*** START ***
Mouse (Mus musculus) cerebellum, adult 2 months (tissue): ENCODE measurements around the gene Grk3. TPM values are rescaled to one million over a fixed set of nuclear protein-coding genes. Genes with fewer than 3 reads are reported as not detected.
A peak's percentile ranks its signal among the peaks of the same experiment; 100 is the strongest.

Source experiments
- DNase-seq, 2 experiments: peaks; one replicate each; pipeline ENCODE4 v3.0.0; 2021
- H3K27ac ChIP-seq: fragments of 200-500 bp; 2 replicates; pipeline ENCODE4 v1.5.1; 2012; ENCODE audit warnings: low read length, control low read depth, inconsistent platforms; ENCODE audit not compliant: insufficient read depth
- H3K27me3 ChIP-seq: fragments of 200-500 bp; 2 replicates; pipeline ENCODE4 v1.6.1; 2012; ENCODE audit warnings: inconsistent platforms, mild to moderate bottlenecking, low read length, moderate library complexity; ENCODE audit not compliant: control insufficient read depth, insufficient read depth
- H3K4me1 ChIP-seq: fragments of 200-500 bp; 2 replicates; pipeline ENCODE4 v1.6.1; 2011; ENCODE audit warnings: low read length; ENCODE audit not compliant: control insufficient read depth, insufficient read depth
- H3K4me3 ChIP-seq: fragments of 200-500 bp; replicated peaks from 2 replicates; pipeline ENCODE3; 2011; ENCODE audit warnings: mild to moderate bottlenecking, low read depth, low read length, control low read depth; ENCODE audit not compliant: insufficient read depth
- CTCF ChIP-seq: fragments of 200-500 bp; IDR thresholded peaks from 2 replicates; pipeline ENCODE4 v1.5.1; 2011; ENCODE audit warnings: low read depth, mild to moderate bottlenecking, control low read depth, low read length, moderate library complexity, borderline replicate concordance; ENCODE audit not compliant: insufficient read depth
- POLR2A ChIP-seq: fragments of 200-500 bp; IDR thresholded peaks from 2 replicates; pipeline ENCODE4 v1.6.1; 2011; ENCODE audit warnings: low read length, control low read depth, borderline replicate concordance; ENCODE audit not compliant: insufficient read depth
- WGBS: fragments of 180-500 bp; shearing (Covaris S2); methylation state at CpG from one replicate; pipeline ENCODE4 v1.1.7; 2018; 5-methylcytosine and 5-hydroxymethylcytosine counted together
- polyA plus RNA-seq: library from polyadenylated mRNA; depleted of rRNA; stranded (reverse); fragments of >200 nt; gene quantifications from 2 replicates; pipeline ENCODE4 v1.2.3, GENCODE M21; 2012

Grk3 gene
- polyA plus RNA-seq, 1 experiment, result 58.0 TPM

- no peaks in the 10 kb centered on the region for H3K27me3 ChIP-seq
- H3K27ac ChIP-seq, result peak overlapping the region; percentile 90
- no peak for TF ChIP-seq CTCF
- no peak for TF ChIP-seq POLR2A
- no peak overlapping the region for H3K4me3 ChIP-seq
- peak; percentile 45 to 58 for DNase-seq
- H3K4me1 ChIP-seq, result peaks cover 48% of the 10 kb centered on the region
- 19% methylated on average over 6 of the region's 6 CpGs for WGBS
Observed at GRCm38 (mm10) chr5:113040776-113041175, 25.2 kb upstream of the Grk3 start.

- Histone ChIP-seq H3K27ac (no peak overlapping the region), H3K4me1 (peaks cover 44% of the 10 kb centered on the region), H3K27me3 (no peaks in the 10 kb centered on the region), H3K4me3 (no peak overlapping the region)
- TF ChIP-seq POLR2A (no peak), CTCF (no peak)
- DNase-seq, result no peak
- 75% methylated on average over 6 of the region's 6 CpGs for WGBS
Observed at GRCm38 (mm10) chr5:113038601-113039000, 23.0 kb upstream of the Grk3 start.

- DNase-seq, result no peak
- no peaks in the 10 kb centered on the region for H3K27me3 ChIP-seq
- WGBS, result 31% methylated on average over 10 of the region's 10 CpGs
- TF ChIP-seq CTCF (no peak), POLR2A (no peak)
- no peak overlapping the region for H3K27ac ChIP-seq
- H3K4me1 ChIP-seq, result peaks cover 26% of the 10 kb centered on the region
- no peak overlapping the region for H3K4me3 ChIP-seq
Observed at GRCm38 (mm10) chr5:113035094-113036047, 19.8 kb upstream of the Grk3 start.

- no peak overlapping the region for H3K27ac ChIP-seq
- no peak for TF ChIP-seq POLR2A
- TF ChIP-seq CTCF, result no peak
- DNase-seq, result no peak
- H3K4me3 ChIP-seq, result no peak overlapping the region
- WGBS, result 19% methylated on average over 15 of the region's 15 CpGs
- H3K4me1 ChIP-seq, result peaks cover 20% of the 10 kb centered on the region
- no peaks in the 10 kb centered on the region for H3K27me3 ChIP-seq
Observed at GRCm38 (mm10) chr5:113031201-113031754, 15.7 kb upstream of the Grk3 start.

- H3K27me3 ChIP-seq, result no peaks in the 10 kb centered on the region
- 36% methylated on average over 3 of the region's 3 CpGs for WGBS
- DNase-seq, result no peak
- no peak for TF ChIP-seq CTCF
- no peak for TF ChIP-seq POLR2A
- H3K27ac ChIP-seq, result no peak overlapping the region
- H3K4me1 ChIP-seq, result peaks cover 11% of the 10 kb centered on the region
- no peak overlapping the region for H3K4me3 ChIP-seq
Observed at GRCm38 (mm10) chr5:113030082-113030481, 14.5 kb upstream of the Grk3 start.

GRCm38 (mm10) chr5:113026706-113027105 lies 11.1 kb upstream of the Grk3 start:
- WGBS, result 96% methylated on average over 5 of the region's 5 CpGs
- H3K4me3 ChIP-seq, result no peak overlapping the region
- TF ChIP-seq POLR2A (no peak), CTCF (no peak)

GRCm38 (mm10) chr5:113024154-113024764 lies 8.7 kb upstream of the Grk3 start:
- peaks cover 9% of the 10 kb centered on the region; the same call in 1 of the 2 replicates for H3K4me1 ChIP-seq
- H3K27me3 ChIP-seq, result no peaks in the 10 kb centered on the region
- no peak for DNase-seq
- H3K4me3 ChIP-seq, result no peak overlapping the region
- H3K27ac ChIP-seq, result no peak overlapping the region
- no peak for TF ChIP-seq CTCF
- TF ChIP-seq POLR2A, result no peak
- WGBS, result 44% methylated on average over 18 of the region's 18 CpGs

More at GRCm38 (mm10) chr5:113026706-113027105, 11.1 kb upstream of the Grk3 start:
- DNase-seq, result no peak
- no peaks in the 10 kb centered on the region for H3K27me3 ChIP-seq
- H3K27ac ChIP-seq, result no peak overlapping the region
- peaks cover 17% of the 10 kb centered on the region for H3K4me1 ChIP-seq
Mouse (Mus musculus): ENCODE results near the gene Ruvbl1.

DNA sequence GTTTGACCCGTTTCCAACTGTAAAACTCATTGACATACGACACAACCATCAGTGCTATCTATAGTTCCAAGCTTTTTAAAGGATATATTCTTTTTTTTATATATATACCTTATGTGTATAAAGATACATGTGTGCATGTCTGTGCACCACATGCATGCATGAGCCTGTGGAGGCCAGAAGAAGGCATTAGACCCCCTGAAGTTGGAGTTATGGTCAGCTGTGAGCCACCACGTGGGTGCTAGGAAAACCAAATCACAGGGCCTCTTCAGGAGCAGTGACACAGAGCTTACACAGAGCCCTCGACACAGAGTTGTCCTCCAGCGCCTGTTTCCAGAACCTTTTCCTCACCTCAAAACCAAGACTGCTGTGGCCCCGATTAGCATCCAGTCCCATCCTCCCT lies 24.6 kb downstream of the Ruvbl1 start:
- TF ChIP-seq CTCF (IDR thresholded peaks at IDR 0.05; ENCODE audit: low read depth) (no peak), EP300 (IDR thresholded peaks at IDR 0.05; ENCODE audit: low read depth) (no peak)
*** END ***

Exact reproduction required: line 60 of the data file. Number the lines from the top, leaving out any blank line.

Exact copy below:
- peaks cover 9% of the 10 kb centered on the region; the same call in 1 of the 2 replicates for H3K4me1 ChIP-seq